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Illinois voters pick candidates in nation's first primary

CHICAGO - Illinois voters in the nation's first primary picked candidates yesterday for an election in which Democrats will try to defend the governor's office and a U.S. Senate seat from a Republican Party eager to exploit political disarray in President Barack Obama's home state.

The targets include the Senate seat Obama held before moving to the White House.

Illinois Treasurer Alexi Giannoulias won the Democratic Senate nomination. He will face Republican Mark Kirk, a moderate five-term congressman. Kirk is likely to argue that Giannoulias, 33, who previously worked for a family bank that's now in financial trouble, lacks the experience and judgment to serve in the Senate.

Losing the Senate seat in the increasingly Democratic-leaning state would be a bigger personal embarrassment for Obama than Republican Scott Brown's upset victory last month in Massachusetts, which took away the late Edward M. Kennedy's Senate seat.

The GOP also hopes to win the governor's mansion after years of turmoil under Democrats. First Gov. Rod Blagoje-vich was arrested and kicked out of office on federal corruption charges, including allegations he tried to sell an appointment to Obama's seat. His successor, Pat Quinn, then got into a vicious primary battle.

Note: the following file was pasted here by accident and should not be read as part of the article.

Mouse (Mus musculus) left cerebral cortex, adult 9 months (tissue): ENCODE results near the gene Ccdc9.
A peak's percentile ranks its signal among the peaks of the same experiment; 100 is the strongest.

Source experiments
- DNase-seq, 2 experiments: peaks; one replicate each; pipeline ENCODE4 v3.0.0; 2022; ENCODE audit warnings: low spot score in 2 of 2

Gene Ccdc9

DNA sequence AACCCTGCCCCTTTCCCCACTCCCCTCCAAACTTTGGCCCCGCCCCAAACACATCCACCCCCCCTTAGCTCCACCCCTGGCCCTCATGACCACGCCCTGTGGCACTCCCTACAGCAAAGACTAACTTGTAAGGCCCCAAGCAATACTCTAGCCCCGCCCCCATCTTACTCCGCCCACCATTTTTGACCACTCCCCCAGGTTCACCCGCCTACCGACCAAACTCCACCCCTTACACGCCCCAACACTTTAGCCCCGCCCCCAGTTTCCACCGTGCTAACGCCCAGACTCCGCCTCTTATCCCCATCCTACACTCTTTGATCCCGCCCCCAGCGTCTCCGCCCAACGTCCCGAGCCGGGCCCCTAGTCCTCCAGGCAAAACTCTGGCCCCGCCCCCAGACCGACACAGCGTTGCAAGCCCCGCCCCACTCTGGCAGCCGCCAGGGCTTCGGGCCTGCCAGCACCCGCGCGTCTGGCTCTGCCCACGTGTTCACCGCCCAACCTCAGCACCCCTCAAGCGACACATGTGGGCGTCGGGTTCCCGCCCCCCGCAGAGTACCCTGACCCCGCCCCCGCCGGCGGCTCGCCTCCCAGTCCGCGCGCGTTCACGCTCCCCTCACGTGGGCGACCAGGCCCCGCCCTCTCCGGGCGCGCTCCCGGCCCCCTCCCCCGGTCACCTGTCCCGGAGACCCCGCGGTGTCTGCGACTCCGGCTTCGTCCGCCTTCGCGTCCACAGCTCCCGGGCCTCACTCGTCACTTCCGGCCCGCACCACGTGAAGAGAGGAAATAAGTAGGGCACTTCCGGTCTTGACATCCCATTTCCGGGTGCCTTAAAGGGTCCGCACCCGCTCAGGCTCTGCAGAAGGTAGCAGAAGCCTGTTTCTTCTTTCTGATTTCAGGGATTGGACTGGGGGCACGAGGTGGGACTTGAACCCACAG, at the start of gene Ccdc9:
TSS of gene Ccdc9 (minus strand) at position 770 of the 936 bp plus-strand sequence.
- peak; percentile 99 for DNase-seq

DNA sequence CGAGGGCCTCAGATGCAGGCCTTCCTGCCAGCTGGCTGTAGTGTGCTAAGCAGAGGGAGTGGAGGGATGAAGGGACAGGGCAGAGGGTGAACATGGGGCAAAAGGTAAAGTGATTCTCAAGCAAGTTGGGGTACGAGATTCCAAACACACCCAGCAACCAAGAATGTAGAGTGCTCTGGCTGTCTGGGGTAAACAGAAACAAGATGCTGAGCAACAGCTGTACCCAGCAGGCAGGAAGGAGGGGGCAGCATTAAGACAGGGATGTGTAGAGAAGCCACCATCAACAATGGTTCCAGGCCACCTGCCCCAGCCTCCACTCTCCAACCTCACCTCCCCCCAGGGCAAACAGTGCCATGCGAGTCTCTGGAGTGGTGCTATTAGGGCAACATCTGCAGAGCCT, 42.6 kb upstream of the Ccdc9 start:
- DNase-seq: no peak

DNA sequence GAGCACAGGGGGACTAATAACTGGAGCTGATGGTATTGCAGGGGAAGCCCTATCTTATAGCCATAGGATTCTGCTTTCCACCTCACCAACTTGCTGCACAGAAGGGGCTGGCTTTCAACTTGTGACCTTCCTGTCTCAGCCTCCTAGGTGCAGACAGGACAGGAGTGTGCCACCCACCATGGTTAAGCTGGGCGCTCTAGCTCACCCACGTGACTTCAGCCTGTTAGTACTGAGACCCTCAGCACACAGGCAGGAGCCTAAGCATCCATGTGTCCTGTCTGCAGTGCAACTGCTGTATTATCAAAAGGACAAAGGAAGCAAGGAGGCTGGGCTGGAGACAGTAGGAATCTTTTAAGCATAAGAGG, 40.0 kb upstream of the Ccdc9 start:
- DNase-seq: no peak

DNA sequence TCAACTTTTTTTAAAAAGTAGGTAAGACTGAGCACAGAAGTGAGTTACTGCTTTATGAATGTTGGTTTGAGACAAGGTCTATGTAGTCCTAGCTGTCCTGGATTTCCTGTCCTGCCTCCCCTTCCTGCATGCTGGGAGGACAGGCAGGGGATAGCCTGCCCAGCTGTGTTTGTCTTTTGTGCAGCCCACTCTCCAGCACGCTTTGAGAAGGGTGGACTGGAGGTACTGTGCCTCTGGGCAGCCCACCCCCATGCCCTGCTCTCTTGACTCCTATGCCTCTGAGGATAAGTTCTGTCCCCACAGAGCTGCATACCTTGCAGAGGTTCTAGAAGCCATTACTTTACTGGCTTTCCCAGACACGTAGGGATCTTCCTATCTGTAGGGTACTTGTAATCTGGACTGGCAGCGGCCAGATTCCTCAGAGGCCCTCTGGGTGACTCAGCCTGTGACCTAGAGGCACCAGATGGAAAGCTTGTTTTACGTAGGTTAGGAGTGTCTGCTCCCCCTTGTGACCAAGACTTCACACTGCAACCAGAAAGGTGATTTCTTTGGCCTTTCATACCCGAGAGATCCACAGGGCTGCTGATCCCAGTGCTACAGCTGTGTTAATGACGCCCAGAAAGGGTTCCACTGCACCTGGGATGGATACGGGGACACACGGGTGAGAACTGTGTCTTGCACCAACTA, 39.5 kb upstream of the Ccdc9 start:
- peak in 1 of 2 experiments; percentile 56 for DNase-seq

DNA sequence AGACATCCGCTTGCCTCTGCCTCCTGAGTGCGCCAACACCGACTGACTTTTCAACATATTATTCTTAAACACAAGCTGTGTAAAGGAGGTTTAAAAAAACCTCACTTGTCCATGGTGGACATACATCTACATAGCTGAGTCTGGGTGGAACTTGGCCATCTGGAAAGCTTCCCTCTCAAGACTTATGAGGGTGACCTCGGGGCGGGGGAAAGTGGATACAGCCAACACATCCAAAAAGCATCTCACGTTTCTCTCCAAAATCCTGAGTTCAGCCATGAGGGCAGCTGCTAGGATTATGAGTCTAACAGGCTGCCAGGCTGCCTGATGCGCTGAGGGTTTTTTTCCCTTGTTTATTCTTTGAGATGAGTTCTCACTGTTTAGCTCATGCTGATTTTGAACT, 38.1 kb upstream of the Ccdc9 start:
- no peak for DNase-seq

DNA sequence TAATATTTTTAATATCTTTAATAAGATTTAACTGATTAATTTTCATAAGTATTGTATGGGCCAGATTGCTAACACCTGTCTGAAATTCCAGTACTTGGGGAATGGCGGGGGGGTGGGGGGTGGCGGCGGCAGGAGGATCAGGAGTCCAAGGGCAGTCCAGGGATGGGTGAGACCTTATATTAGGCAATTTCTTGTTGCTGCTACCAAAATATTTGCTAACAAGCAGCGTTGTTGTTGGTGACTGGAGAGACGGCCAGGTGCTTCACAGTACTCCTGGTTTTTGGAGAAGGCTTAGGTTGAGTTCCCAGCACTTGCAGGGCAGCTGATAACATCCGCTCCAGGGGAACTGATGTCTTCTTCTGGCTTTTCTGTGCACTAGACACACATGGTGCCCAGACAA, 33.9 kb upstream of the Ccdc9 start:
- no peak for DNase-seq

The governor's race, for both Democrats and Republicans, remained close. Earlier in the day, Quinn sounded prepared for victory or defeat.

Quinn sought a full term after being thrust into office a year ago when Blagojevich was expelled. The nominees who emerge from the bruising midterm primary will fight for the chance to run a state so deep in debt it can't pay bills on time and must consider painful service cuts, higher taxes or both.

It initially appeared Quinn would easily win the Democratic nomination. But that was before The Associated Press disclosed his administration was quietly granting early release to some prison inmates, including violent offenders.

It also was before his opponent, Comptroller Dan Hynes, introduced an ad featuring footage of the late Chicago Mayor Harold Washington, a revered figure to many black voters, harshly criticizing Quinn.

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